I have a NAS as production system (mostly video footage and project files) and a 1:1 backup. I only need to retrieve the backup data in cases of emergency. Such a case didn't occur yet.

Lately I'm concerned that the data on the backup might can get corrupted without being noticed. So I thought about hashing all files on both systems to check if there are any unexpected differences.

I didn't found any suitable tool to fit into my overall process, but I'm able to write my own python script for this purpose. This will take me some weeks though, so I would like to ask if it makes sense anyways.

I'm asking, because the backup is running every day (drives are active and internal error correction can take effect, however the backup software don't hash) and there is already a layer of error correction in network transport (and maybe windows OS and NTFS file system).

Is it advice able to apply an addition security layer doing SHA512 hashes on all files, or can a already rely on the existing error corrections?


  • The question is: how is your NAS setup? Are you using just striping or mirroring? If you do use a proper setup mirroring or more, the RAID setup should be handling this for you. – Marc Stürmer Oct 24 at 12:50

You need to be very careful with the user data checksumming! For example, enabling checksumming for ReFS turns it into fully log-structured file system with all the I/O patterns changed.


Your database app won't like it for sure as DBs use log in front of the "flat" storage to accelerate writes, with ReFS you'll end up with log-on-log concept and it's a terrible idea performance-wise.


I think you can safely rely on your backup of choice handling data integrity checks for you. How much of the downtime can you afford?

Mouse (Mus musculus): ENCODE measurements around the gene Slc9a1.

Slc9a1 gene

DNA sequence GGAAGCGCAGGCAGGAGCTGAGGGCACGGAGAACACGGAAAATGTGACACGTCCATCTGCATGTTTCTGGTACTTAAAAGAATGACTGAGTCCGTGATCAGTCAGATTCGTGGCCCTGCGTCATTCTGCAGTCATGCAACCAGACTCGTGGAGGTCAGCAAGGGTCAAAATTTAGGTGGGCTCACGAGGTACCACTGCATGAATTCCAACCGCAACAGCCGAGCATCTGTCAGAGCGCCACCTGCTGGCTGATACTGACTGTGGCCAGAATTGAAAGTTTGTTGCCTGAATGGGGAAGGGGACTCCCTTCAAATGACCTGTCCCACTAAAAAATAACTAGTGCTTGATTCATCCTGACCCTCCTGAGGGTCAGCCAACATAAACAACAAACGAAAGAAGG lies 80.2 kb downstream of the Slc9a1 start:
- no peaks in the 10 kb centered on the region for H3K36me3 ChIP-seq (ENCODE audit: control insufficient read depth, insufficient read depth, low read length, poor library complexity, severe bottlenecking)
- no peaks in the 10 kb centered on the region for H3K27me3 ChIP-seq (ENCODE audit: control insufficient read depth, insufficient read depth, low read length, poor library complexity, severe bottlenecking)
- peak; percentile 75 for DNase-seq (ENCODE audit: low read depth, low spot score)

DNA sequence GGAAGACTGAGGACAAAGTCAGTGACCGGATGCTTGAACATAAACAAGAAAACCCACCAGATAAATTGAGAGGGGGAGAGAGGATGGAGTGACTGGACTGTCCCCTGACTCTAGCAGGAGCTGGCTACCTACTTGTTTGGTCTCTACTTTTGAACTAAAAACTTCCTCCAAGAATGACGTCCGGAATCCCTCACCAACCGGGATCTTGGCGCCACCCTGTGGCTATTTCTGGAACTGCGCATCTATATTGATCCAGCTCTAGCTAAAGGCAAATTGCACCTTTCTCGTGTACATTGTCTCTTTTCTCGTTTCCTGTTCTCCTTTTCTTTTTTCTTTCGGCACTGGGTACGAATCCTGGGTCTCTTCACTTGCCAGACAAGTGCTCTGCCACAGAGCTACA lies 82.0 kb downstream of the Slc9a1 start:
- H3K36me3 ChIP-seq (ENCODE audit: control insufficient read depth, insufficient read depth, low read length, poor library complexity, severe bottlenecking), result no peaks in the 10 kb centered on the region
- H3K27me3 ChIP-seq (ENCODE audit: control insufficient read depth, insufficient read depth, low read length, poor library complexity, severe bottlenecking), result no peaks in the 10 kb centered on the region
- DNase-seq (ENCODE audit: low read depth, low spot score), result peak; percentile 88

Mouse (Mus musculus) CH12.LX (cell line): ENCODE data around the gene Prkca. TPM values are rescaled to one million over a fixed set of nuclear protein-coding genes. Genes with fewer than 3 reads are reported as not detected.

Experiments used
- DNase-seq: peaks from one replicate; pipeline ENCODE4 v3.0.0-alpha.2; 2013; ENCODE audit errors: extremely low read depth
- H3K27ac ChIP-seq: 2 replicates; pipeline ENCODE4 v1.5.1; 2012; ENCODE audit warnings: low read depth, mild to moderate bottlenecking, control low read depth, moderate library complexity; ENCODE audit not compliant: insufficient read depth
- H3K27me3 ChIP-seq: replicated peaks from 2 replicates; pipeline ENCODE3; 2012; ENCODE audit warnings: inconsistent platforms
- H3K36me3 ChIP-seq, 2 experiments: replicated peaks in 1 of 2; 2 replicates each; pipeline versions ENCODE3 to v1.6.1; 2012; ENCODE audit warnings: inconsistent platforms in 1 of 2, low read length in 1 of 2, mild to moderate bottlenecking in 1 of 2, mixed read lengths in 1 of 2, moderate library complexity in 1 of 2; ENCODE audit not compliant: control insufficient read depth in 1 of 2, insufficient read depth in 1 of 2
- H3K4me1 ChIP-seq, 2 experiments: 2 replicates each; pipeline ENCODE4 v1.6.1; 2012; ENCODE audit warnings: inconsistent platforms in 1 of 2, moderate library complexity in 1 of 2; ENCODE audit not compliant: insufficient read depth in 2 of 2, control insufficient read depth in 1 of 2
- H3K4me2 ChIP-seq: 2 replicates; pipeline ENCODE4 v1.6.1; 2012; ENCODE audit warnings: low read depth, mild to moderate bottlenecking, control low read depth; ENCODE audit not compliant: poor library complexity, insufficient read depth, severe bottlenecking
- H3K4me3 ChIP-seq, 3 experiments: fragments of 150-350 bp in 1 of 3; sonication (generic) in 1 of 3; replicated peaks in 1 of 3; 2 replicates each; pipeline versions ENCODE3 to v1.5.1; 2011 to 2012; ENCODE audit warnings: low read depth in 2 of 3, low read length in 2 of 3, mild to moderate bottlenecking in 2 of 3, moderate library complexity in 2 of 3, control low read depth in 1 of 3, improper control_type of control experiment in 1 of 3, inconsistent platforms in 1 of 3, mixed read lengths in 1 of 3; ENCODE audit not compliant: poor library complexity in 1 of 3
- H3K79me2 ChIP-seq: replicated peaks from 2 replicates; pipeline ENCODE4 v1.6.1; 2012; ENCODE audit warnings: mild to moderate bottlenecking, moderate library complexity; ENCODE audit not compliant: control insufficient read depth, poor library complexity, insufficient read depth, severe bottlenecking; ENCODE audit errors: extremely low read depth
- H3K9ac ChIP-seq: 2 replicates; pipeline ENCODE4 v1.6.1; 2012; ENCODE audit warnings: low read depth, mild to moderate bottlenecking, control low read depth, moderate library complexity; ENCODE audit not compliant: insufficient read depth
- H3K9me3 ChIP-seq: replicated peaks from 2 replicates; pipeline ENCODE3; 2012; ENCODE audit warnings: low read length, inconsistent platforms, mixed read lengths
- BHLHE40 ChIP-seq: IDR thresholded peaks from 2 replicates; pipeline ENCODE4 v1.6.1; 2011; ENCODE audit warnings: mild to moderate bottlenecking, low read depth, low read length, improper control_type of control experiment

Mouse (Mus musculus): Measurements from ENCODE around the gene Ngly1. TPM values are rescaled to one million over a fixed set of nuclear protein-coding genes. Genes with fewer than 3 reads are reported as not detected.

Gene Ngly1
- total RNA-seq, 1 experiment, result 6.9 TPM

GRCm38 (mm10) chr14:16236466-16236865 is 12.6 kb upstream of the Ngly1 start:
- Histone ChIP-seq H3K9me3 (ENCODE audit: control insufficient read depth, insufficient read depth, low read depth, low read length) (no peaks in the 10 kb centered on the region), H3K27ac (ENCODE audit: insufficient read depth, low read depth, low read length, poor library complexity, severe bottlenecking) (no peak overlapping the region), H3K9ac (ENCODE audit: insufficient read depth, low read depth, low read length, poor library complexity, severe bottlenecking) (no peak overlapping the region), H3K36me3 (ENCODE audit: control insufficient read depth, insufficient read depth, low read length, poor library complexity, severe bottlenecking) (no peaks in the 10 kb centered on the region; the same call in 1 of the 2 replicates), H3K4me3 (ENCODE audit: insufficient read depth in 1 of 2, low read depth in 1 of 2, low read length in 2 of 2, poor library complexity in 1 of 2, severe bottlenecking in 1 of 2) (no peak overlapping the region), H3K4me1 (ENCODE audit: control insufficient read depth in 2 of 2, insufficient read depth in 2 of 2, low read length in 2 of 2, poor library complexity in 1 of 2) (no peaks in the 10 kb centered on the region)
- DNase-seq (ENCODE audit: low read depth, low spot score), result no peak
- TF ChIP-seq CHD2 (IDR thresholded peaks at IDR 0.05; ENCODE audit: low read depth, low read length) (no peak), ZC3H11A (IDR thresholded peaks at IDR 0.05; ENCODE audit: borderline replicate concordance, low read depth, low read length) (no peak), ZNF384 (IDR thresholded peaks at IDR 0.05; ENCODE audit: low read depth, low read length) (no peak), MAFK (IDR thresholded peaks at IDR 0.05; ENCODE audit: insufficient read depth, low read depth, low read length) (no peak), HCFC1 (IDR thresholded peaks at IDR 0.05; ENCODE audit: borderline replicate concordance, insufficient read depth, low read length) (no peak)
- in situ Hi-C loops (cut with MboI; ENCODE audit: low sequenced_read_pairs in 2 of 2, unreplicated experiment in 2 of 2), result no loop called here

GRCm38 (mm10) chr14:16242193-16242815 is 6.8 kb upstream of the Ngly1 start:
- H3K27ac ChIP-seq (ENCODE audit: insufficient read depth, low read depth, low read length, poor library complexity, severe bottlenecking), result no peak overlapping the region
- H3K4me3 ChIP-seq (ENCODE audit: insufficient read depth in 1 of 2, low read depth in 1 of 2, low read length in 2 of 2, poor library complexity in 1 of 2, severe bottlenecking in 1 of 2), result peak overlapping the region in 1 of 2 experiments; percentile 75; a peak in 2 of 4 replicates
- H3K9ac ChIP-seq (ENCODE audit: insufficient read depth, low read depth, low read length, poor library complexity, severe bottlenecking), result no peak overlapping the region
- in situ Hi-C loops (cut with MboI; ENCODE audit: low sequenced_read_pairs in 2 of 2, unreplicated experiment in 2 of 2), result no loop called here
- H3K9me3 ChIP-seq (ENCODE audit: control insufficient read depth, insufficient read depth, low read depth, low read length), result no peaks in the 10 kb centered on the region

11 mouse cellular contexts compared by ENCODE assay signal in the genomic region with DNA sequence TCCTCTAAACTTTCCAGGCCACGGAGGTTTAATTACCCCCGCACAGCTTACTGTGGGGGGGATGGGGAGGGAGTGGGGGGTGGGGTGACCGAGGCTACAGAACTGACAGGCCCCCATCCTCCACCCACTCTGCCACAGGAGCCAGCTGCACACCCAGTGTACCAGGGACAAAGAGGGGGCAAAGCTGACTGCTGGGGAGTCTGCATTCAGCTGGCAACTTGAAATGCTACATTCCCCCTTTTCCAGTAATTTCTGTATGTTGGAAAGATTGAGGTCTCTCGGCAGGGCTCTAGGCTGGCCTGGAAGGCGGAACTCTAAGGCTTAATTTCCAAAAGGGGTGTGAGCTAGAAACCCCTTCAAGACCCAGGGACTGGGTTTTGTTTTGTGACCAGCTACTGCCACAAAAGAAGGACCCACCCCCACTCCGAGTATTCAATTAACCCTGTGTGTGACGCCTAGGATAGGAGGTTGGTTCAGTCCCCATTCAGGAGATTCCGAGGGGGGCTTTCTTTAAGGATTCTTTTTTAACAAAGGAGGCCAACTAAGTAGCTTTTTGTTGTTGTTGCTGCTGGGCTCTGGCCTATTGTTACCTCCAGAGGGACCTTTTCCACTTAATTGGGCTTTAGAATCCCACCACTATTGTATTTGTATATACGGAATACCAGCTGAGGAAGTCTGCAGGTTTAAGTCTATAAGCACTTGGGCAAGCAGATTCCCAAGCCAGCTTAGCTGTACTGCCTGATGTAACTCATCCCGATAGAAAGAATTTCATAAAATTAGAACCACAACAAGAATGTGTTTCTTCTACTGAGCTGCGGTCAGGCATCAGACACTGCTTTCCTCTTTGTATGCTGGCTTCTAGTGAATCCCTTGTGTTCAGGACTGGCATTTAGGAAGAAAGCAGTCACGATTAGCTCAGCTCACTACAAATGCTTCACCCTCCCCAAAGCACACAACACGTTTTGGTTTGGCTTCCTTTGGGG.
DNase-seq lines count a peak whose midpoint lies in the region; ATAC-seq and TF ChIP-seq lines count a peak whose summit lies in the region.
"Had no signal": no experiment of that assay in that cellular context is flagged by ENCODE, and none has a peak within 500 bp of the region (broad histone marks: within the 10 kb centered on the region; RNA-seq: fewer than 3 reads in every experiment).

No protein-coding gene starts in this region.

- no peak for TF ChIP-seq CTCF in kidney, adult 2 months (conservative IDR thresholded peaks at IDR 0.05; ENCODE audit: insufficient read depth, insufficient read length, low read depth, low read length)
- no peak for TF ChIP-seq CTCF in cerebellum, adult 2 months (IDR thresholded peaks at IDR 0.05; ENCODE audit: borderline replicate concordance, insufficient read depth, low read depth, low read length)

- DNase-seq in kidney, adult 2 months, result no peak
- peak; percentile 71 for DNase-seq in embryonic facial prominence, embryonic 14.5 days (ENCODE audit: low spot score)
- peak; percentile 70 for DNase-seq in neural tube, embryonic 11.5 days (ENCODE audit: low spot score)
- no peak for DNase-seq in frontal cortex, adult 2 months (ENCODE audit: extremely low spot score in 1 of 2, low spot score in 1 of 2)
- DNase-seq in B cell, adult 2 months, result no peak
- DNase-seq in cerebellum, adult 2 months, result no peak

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Depends on the data... For our database backups, we hash it before transferring and after testing at the first place it lands. We then push the new hash to top of a file to be read by other systems to compare their hashes to the validated hash and maek sure they got a copy of the file.

If your project files are important yes do it.If not probably not worth your time...

bash may be quicker...You can just do a for loop through the files doing openssl or if you don't care as much as bout perfection and more speed use md5sum.

so either md5sum $file >> log.out or sha11sum >> log.out. You can add dates a& stuff to it etc... and you can then wc -l the file lines and use diff to compare and make sure they're the same and then run the hashes on thee second copy and see if it's the same.

Hopefully that helps in some way... Sorry I should have been sleeping hours ago.

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  • Thanks for staying awake! The project files and footage are highly valuable, since we cannot recreate them and having those corrupted would be extremely bad. I will listen to your advice and my paranoia on this topic! I don't mind the speed (hashing GBs of video data takes a long time anyways) and prefer an automatic routine for this. I don't like bash when things are getting more complex. Most data is static and not touched anymore (old projects ready for archive). Hashing them once in a while should be ok. – Martin Oct 14 at 12:50

Decide whether you wish to implement protection at the volume level, file level, or both. By volume I mean file systems that can do data checksums and repair, like ReFS or ZFS. By file level, I mean checking files with backup software, or this ad-hoc checksum thing you are considering.

In general, take care that your backups are cold aka offline, on different media, and most importantly tested. This is a recovery system, not a backup system. Should some malware take control of your storage and encrypt the primary and backups on the one NAS, that is very bad. External storage media, which you leave unplugged but have tested by copying useful files off of, will save you even in that scenario.

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  • Thank you very much. I will implement the ad-hoc checksum thing, since at this point this is the most realistic option for me. The unplugged external storage is already on its way - I share the same concern you mentioned. – Martin Oct 15 at 8:55

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